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Flood warnings continue for Upolu and Savaii

The government agency responsible for coordinating disaster risk management programd has issued a warning to all members of the Samoa public.

The warning from the Disaster Management Office (DMO) comes as the Samoa Meteorological Service predicts more rain, flooding and landslides over the coming days.

“Please do not allow children to play in the floodwaters,” Filomena Nelson says. “They can be mixed up with all sorts of contaminants and debris. Also, please avoid the storm drains – we don’t want any more deaths.”

Ms. Nelson is the Principal Management Disaster Officer for the Disaster Management Office.

During an interview with the Sunday Samoan yesterday, Ms. Nelson urged members of the public to take extra care.

Although the weather had calmed down considerably yesterday, she urges people to avoid the receding floodwaters as they can be contaminated with toxins and littered with debris.

“Floodwaters may have picked up sewage and chemicals from roads, plantations, factories and storage buildings.

Spoiled food, flooded cosmetics and medicine must be disposed of as they will make you sick.”

Ms. Nelson also urged to "always boil water before drinking as during flooding water supply is usually dirty.”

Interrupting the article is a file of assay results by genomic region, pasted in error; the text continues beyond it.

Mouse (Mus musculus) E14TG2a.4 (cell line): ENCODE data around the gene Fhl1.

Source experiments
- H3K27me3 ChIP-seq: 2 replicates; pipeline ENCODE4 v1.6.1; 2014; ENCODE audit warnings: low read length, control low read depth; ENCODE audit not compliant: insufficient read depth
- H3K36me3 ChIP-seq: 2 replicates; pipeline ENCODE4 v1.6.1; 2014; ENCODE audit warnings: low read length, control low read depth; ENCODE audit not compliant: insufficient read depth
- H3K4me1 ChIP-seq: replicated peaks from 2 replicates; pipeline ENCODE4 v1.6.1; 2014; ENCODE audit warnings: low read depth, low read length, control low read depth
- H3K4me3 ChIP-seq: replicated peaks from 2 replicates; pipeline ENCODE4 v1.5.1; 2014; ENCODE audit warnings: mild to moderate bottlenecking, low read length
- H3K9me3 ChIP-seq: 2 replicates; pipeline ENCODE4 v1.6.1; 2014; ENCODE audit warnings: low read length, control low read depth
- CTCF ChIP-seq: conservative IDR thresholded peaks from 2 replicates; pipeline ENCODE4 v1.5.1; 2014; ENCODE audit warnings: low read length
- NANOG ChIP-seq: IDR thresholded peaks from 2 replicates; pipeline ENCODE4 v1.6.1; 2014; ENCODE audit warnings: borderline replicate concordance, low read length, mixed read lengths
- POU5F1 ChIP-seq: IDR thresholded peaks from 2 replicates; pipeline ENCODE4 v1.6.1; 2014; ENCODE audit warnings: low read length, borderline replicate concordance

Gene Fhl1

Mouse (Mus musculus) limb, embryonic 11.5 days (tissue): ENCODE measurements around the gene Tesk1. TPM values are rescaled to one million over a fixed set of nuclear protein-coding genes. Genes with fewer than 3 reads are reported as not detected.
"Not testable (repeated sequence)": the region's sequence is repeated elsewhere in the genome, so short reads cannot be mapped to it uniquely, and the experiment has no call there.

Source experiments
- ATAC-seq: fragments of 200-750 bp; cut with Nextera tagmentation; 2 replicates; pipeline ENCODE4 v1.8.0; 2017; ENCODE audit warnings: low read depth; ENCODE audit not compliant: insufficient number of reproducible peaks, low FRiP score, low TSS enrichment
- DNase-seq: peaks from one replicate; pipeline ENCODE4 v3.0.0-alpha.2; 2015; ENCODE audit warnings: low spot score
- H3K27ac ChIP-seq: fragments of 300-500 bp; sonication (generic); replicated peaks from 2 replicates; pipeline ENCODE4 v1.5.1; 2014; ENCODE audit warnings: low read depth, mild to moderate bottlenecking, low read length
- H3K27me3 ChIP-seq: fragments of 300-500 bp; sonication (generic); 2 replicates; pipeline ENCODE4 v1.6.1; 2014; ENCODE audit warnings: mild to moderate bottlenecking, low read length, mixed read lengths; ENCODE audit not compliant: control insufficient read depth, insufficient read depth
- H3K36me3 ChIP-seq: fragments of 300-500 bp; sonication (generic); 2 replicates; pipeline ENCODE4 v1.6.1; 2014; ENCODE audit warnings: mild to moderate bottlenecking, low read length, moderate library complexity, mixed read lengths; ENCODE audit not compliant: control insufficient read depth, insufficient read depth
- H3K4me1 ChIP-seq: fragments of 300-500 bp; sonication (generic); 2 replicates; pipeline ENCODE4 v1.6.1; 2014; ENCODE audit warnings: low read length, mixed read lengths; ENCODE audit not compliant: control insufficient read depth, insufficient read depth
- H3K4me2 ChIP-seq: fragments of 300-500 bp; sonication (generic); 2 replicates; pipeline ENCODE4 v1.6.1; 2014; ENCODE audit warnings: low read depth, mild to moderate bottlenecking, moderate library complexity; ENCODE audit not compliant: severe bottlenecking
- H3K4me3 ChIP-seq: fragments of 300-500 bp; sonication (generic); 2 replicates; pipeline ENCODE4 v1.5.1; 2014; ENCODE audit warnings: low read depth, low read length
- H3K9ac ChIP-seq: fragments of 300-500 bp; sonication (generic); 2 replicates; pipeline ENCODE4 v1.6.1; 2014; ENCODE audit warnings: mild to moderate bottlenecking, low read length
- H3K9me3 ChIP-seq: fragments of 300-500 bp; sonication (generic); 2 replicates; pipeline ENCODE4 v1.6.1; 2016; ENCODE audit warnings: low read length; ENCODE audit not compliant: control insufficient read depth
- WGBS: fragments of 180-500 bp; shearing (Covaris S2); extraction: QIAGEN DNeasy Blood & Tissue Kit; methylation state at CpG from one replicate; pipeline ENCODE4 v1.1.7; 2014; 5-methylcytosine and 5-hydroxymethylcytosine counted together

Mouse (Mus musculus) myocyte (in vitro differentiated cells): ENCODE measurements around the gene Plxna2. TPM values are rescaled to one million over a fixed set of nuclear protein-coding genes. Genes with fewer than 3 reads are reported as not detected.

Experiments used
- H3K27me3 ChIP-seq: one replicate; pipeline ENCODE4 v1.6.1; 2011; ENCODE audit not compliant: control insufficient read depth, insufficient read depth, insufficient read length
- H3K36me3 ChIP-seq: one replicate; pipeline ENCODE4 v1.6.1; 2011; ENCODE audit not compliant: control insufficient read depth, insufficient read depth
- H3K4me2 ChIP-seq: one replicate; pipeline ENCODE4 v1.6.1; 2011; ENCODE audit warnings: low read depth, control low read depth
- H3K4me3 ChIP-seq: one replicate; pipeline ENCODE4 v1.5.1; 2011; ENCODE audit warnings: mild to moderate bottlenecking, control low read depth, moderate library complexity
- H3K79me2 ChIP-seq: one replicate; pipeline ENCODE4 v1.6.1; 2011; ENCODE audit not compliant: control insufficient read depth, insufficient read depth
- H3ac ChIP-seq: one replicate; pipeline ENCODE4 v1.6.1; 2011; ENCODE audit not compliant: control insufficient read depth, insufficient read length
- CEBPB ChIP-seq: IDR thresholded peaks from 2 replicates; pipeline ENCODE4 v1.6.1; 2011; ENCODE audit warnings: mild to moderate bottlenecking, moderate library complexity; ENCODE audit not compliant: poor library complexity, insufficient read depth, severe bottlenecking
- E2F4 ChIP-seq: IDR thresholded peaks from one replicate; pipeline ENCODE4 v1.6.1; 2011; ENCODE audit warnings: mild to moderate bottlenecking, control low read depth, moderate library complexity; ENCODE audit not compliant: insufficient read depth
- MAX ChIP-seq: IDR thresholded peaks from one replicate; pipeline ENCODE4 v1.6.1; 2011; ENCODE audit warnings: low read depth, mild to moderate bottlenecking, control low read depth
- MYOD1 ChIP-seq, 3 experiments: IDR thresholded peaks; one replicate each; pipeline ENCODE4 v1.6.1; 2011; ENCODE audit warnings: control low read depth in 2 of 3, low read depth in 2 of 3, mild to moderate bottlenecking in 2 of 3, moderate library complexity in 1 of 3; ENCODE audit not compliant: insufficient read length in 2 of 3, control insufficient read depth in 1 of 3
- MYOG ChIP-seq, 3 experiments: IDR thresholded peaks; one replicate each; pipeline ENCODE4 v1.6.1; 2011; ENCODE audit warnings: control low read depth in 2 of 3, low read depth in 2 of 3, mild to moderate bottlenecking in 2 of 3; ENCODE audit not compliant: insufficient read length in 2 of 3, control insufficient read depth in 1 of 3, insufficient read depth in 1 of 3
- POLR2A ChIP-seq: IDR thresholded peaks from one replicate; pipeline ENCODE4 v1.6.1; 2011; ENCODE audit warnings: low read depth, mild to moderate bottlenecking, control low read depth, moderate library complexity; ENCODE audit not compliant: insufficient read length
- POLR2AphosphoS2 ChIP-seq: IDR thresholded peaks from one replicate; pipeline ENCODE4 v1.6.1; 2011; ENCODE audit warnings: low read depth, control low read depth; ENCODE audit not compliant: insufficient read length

The DMO says people should ensure electrical appliances are not used straight away.

"Dry them first then check if they are safe to use. Check gas valves for potential leakages, do not smoke or use candles, lanterns or open flames unless you are sure the gas has been turned off and the area has been ventilated.”

Ms. Nelson said the DMO emergency centre worked throughout the rough weather days during the past few days – liaising with the relevant authorities to assist people during the severe weather.

“We received calls for evacuation from families in flooded areas, mainly from villages surrounding the Vaisigano River, who didn’t have cars,” she said.

“So we coordinated with the Fire and Police services to move people out. The evacuees are now being housed with relatives.

“We also received a lot of calls from families to have trees cut down near houses. That was done from yesterday onwards. And the DMO provided tarpaulins to families in need.”

Ms. Nelson said her office is monitoring the situation through the Samoa Meteorological Service (SMS).



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